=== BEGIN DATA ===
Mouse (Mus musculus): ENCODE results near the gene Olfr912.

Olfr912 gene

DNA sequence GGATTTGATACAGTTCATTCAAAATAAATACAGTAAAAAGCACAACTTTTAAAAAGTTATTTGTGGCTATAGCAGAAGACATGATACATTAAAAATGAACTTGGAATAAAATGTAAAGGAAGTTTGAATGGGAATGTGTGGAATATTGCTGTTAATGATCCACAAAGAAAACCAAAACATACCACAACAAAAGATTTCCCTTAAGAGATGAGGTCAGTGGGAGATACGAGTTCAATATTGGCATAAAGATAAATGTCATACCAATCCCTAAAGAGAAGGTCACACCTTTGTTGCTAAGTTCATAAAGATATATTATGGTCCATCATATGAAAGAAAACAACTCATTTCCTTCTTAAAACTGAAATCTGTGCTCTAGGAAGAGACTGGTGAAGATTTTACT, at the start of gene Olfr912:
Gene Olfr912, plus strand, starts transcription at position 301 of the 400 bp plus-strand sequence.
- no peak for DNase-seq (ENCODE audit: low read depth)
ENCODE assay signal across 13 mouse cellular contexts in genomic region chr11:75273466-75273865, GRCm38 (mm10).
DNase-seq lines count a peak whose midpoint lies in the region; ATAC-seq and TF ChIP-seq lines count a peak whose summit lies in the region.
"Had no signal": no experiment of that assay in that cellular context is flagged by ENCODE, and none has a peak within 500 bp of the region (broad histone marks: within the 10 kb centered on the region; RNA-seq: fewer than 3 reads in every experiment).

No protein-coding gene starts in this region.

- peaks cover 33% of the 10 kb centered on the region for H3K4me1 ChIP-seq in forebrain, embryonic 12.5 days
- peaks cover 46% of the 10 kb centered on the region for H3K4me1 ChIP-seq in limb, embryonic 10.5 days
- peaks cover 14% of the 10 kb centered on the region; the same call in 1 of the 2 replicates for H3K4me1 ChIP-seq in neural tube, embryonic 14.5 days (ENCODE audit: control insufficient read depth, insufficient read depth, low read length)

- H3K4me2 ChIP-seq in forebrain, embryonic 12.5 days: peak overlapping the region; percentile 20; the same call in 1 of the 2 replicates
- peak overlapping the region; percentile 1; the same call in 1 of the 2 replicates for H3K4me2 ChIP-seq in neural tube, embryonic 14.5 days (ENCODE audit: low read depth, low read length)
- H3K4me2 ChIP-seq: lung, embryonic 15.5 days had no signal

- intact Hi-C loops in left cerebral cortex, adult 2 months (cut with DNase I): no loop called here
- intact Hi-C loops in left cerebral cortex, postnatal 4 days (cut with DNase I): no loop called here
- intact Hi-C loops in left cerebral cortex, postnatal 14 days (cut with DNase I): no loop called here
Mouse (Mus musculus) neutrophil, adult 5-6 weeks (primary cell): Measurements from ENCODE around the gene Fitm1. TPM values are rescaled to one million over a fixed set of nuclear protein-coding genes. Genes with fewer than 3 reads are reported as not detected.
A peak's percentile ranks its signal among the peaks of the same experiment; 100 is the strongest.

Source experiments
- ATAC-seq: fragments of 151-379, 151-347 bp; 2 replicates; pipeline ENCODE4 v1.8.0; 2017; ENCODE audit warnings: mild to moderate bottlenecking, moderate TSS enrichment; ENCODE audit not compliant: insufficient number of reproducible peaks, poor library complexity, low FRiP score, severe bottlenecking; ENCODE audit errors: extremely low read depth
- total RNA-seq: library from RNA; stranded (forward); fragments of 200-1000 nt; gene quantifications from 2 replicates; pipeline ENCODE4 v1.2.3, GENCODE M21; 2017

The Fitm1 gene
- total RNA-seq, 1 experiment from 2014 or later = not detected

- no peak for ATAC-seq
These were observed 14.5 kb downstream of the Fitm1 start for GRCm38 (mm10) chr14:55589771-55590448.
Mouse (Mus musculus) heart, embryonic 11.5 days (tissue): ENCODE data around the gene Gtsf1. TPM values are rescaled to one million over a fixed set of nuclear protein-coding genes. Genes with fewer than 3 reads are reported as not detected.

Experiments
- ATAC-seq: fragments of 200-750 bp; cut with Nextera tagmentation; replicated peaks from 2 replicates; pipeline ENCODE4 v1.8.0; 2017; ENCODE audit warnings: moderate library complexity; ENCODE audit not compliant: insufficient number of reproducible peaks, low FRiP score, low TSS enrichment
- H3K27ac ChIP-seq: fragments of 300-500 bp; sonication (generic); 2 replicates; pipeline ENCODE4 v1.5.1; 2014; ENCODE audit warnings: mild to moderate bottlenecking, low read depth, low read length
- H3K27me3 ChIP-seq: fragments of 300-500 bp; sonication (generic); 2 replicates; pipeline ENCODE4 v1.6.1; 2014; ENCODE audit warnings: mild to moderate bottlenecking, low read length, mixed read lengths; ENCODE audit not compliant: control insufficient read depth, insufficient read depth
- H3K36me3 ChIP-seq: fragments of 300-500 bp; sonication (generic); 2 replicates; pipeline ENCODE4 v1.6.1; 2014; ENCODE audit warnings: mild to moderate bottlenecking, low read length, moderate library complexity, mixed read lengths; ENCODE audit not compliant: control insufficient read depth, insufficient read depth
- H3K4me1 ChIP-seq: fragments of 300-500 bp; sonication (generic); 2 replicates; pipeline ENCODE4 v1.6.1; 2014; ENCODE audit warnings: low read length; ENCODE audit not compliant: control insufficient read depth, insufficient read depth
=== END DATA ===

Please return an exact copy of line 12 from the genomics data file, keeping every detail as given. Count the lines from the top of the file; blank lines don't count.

- peaks cover 14% of the 10 kb centered on the region; the same call in 1 of the 2 replicates for H3K4me1 ChIP-seq in neural tube, embryonic 14.5 days (ENCODE audit: control insufficient read depth, insufficient read depth, low read length)